Jonathan Manning said, “This is the moment he really sank for the three of us.” “The kids split up. I did, too.”

Jonathan and Donna, the presenter and TV producer, had split nine years ago. Jonathan now felt a responsibility to help guide his children through their grief. He wished he could protect them from him, but he knew he could not.

He rented a place so they could all live together, which is something Liz initially opposed but eventually accepted. He said the next two years were tough, as Kent finished high school and Liz ventured into a paid job.

“They fought so much in the fog, in malaise,” said Manning. “Then, slowly, over time, things started to move forward and improve. Grief is a very personal journey, a long journey, and recovery takes time.”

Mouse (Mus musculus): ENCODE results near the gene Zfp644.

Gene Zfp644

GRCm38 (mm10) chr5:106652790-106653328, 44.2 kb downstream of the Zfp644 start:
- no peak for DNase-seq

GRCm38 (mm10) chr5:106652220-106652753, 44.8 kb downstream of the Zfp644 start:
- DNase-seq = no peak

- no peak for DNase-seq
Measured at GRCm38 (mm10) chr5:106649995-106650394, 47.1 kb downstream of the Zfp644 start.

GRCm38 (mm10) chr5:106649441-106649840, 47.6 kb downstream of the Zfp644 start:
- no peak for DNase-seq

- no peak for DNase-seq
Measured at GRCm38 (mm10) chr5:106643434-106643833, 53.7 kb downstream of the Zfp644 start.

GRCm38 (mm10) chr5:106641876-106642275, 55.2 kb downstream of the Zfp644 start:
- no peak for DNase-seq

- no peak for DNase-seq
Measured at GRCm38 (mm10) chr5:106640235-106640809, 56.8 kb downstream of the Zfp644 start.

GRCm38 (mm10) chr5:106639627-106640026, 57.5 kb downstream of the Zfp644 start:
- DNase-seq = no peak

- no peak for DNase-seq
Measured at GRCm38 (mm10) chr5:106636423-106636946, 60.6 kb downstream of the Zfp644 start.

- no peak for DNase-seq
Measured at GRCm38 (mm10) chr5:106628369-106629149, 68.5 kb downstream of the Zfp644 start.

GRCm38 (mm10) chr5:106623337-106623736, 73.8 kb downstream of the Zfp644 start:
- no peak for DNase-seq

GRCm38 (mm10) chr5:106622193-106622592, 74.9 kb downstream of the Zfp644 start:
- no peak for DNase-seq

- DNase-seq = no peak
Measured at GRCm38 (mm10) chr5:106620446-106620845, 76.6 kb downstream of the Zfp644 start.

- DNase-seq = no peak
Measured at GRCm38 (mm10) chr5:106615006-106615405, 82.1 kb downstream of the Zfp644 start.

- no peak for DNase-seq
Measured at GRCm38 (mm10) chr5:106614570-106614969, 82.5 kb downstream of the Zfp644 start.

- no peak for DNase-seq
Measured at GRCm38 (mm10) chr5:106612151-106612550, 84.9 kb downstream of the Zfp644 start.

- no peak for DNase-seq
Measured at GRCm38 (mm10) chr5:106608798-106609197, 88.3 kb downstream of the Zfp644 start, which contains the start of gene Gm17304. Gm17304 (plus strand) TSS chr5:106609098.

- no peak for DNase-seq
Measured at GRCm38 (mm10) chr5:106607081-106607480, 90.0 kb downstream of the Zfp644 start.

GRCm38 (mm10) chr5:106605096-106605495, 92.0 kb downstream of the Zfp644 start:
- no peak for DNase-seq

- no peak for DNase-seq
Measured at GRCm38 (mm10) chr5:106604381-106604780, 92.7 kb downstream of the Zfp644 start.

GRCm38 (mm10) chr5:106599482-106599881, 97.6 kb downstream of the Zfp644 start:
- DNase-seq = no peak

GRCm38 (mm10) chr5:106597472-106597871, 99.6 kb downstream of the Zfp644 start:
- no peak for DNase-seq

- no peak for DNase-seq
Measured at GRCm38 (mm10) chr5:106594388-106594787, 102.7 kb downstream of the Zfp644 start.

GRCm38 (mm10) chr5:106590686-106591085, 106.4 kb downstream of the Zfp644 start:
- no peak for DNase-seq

Manning, who works with Wills in the Salvation Army, said he is extremely proud of the adults who became his children. Liz now lives in Western Australia, and is studying to become a counselor and engaged to marry. Kent is a trained carpenter in Christchurch and he just bought his first home with his partner.

Manning says he is grateful to his family and friends, the Donna brothers, who have helped them since the earthquake, and people from all over the world who have contributed to a trust fund that helped children start their adult lives.

Manning said, “I think their grief never leaves them, but their lives grow around him.” “They still miss their mom.”

He believes his children have become more sympathetic since the tragedy. He says every anniversary stirs emotions, but these days they all feel more at peace.